If the question has out-of-subset application, sure. Not all do.
For example, SGU character questions don't have much application to the rest of the Stargate line of series. SGU and Atlantis have much more, especially later seasons' episodes of Atlantis.
But, for basic Stargate tech questions, yes, it should gain the franchise's tag... especially since that aids in finding duplicates from other series. SGU sheds some additional light on the capabilities of the Stargate network that remained unexplored (to my knowledge) in SG1 and SGA.
A similar situation exists for Buffy and Angel series - one Buffyverse, two series, 13 total seasons, 2 graphic novel series...
Star Trek is one of the worst for that - TOS, TAS, TNG, DS9, Voyager, Enterprise, and several failed proposal TV series; TOS and TNG movies, plus the TOS-Reboot line; Novels for all of the above, plus 5 or 6 novel series with new crews and ships; graphic novels for all the series, plus 5 or 6 additional series with new crews (and no overlap with the novels); plus a series of "technical manuals" of dubious canonicty, but with later ones giving insight into the production staff's understanding of the tech. And then, there are video games, tabletop games, face-to-face roleplaying games....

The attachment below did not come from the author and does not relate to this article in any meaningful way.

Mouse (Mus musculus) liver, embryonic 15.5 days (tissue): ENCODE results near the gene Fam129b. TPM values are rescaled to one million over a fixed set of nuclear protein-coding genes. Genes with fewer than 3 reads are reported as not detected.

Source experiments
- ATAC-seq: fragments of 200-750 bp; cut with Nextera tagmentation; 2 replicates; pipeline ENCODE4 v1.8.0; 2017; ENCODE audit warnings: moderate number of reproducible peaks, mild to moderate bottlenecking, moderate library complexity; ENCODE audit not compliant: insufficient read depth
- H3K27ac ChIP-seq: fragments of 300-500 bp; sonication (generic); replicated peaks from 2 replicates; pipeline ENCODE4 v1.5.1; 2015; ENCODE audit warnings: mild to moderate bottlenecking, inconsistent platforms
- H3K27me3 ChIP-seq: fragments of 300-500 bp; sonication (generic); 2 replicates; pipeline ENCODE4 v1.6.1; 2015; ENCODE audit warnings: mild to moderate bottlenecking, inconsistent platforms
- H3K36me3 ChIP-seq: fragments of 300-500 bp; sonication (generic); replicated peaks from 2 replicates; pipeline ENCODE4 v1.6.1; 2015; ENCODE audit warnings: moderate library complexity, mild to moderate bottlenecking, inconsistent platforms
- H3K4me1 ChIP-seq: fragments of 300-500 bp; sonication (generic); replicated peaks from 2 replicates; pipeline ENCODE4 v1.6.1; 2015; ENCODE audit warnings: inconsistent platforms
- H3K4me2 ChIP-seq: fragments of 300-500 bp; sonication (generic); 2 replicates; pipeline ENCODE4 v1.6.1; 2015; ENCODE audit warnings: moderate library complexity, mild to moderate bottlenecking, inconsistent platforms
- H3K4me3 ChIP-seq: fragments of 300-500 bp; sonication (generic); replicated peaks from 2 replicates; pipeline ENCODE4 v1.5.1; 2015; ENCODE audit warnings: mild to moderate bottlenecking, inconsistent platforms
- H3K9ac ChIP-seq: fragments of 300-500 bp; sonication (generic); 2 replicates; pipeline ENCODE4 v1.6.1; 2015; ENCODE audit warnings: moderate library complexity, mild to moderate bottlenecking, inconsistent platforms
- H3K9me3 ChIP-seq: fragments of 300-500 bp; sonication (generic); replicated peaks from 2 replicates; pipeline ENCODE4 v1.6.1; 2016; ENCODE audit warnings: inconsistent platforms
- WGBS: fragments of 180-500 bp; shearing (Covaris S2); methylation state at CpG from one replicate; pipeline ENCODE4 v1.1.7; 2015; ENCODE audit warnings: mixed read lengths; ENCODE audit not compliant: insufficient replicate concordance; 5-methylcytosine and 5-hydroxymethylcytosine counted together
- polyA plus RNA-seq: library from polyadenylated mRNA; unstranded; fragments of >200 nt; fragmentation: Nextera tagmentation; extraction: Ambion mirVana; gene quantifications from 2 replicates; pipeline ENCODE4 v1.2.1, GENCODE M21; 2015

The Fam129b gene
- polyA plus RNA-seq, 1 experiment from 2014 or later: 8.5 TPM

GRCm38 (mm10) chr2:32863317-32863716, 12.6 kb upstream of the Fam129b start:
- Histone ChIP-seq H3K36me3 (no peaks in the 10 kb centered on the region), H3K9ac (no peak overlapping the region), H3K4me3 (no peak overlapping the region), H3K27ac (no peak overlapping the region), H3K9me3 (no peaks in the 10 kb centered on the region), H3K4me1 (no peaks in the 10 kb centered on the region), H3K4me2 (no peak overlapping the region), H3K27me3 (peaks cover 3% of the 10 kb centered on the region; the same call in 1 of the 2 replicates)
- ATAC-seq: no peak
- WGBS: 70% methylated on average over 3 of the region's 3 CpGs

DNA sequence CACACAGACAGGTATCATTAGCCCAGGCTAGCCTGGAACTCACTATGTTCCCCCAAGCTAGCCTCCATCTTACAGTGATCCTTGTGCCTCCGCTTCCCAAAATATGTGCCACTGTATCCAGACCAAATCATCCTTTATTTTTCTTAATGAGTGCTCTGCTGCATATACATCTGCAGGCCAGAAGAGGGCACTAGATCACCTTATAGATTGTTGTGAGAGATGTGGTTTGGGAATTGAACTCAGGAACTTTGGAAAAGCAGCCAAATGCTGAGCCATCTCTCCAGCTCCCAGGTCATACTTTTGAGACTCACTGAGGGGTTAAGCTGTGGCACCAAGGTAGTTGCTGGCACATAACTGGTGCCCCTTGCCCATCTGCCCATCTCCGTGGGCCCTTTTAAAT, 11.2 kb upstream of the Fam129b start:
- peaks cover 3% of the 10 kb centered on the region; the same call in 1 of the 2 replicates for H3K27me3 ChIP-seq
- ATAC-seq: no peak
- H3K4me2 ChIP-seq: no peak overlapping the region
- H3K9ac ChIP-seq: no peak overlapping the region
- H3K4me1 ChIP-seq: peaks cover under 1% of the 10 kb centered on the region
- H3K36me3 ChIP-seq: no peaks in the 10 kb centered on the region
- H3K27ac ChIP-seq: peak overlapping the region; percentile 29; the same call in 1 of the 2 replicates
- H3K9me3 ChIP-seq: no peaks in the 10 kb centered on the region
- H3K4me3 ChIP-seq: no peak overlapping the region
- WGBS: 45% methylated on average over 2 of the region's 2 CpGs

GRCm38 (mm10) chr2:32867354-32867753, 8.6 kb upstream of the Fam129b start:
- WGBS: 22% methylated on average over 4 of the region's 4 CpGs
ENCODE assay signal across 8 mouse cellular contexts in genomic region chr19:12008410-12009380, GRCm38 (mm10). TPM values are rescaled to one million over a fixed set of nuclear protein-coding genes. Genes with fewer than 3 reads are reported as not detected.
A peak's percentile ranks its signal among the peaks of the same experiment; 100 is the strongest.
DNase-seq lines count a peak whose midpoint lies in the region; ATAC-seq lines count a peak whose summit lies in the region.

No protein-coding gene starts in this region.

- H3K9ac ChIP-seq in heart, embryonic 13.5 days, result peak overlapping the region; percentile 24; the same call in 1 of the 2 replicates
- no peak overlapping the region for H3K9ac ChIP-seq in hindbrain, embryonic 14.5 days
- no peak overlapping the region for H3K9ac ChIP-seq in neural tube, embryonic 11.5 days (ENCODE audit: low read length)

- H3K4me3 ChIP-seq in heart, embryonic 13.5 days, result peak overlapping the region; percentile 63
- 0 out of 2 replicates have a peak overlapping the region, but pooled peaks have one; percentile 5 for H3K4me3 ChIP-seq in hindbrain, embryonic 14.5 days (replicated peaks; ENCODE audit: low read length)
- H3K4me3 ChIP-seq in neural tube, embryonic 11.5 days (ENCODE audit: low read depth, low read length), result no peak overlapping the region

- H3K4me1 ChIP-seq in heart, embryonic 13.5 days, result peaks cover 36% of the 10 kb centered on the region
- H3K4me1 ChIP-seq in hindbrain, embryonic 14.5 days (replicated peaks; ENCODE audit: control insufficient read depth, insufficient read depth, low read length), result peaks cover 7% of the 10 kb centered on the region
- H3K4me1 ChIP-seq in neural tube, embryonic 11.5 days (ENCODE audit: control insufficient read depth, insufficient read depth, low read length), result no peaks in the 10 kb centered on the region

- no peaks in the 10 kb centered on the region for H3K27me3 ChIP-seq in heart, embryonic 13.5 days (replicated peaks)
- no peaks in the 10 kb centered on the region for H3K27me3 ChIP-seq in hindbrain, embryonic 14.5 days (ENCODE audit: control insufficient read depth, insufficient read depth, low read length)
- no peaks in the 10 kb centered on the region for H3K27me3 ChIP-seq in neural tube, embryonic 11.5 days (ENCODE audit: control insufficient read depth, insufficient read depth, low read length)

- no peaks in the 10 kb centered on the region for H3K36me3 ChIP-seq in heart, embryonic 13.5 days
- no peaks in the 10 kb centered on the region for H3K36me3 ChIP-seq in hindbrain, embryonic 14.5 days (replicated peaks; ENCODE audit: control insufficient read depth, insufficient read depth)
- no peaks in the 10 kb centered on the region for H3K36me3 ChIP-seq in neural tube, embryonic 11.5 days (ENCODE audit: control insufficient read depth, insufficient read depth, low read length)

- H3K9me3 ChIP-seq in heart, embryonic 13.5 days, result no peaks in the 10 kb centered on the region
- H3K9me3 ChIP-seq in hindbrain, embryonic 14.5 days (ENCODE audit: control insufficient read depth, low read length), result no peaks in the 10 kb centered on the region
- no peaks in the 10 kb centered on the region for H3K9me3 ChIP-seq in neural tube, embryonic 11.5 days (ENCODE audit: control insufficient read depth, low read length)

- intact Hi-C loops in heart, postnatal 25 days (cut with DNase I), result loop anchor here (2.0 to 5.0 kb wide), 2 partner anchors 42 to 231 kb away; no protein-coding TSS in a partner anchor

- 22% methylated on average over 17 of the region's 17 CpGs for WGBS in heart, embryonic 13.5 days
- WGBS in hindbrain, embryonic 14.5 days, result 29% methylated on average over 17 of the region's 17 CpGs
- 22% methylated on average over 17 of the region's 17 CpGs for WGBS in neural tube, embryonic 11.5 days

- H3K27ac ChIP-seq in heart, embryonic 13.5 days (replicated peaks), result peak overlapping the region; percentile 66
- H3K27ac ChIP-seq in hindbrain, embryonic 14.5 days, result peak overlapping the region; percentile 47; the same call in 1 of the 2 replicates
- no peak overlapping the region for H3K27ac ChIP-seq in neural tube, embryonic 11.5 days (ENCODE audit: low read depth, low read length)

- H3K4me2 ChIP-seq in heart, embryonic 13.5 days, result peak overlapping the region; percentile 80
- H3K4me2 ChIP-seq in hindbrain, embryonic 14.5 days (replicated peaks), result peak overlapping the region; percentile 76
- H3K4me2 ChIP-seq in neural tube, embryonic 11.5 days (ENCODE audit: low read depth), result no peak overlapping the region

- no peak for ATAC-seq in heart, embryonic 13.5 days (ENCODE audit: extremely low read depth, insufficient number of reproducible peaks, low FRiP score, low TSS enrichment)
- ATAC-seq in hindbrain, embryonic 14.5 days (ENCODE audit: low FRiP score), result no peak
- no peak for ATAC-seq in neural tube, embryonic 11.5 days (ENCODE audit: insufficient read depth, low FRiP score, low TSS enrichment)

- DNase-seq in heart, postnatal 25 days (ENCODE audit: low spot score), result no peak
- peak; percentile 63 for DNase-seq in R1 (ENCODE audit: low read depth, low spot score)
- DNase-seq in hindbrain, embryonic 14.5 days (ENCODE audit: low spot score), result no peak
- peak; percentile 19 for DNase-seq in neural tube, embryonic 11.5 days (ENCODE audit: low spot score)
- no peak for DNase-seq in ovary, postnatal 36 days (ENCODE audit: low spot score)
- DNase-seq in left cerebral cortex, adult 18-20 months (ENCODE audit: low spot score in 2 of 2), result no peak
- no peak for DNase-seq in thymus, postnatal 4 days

And the "Star Fleet Universe" by Amarillo Design Bureau, which is an alternate TOS/TAS with 35 years of deviation growth, which looks like ST, sounds like ST, even feels much like ST, is licensed by Paramount and FJD, but isn't actually Star Trek... can't mention any of the crew by name, but can use the races, ships, and equipment of the TOS and TAS properties.
Warp Drive questions for the TOS/TAS stuff are not always going to have broader application - mostly because most of the canon developed after they wrapped, and TNG did retcon-city all over it, as did Enterprise. SFU warp drives have another scale entirely above warp 3.2; everything core released from TNG or later uses the so-called "Modified Cochrane Unit" scale, while TOS and TAS used the "Old Cochrane Unit Scale"... and the terms for these, while widely accepted, appear in the Role-playing games, and then later move into the Tech Manuals. The SFU doesn't even use Warp Factors for speeds above WF 3.2...
And the obscure "Federation Space Battle Manual" which cross fertilized with ADB's Star Fleet Battles had a different approach to Warp drives, too... it also was governed by a license from FJD; it is now sold by ADB for Gamescience.
(FJD :== Franz Joseph Designs).